Rural Older Adults With Generalized Anxiety Disorder Benefit From Telephone Therapy

Older adults in rural areas face a number of barriers to getting treatment for mental health issues, such as generalized anxiety disorder, but the use of telephone-delivered cognitive behavioral therapy can yield significant results.

Although generalized anxiety disorder (GAD) is a fairly common anxiety disorder in older adults, access to treatment may be limited. However, the use of telephone-delivered cognitive behavioral therapy (CBT-T) significantly reduce worry and symptoms, according to a study published in JAMA Psychiatry.

GAD causes excessive and uncontrollable worry accompanied by restlessness, fatigue, poor concentration, irritability, muscle tension, and/or sleep disturbance, and is associated with poor quality of life, increased healthcare utilization, impaired memory, and potentially increased morbidity and mortality.

Unfortunately, there are a number of barriers older adults face when it comes to getting treatment, such as mobility and transportation limitations and lack of mental health professionals in certain rural counties.

Researchers with Wake Forest School of Medicine recruited 141 participants aged 60 years and older living in rural counties in North Caroline. The participants were randomized to CBT-T or telephone-delivered nondirective supportive therapy (NST-T).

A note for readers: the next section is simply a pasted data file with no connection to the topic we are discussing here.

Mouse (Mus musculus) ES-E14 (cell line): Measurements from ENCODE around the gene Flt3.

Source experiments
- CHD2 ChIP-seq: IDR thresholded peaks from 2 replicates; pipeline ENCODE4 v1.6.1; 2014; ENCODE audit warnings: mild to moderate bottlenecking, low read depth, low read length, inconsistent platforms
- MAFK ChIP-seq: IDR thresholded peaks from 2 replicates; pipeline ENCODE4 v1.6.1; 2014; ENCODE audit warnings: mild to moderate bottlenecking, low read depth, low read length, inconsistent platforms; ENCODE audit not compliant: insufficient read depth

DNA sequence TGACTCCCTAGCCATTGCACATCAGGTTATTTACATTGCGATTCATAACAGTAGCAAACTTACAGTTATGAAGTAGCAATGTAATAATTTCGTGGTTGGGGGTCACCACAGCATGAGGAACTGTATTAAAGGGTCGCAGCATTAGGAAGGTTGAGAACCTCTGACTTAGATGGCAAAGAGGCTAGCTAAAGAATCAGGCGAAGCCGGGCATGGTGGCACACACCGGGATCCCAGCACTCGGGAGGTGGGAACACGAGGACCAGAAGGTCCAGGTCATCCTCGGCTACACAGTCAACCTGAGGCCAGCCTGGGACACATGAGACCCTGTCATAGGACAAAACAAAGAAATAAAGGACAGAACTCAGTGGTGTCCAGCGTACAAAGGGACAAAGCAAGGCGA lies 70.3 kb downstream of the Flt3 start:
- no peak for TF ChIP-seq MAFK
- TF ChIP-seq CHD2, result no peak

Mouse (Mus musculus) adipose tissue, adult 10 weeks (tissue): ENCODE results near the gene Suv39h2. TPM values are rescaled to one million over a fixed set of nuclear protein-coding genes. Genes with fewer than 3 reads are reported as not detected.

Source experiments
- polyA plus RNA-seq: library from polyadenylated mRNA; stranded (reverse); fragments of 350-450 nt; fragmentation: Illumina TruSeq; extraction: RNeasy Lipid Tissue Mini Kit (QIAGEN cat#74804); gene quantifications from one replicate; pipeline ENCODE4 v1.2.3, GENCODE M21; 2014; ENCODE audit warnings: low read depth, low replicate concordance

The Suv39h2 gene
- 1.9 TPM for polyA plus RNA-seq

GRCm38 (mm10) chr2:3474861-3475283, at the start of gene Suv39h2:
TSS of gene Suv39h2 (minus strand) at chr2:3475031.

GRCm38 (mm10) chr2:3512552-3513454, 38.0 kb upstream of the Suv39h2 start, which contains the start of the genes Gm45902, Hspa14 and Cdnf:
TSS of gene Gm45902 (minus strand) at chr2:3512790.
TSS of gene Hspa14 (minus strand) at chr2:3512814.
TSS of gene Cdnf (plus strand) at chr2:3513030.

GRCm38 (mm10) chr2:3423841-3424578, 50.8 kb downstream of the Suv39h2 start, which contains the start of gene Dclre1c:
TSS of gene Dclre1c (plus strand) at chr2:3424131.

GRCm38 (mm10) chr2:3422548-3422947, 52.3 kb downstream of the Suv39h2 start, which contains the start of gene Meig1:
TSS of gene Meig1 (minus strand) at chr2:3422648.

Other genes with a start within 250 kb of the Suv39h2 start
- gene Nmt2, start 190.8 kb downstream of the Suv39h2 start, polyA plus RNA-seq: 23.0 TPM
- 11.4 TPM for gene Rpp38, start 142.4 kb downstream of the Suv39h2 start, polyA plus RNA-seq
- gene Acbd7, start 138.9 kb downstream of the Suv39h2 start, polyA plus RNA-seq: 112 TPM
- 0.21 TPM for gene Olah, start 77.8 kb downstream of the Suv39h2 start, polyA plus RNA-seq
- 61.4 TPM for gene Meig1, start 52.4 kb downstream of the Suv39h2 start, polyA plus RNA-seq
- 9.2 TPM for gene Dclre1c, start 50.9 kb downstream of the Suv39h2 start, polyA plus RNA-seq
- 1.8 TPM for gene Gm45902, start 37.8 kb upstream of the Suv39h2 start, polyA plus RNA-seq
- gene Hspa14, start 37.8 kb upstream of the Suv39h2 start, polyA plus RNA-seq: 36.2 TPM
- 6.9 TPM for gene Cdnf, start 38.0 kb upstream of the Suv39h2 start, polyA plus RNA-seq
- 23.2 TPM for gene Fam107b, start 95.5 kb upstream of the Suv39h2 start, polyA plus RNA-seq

CBT-T participants received 9 to 11 weekly 50-minute telephone sessions that addressed recognition of anxiety symptoms, relaxation, cognitive restructuring, the use of coping statements, problem solving, worry control, behavioral activation, exposure therapy, relapse prevention, sleep, and pain. NST-T participants received 10 weekly 50-minute telephone therapy sessions that provided a high-quality therapeutic relationship where participants could share their feelings but did not provide advice, suggestions, or coping methods.

Almost 75% of participants in CBT-T and 81% in NST-T competed the required number of sessions. At 4 months’ follow up, the participants in the CBT-T group showed significantly greater decline in worry severity, in GAD symptoms, and in depressive symptoms, but no significant difference in general anxiety symptoms.

Not only was telephone-delivered psychotherapy successful in overcoming barriers to mental health treatment facing older adults living in rural areas, but it was well liked. In addition to a high adherence rate, the researchers found that satisfaction was high among participants.

“We found that both treatments reduced symptoms of worry, depression, and GAD,” the authors wrote. “However, CBT-T was superior to NST-T, resulting in a significantly greater reduction in these symptoms.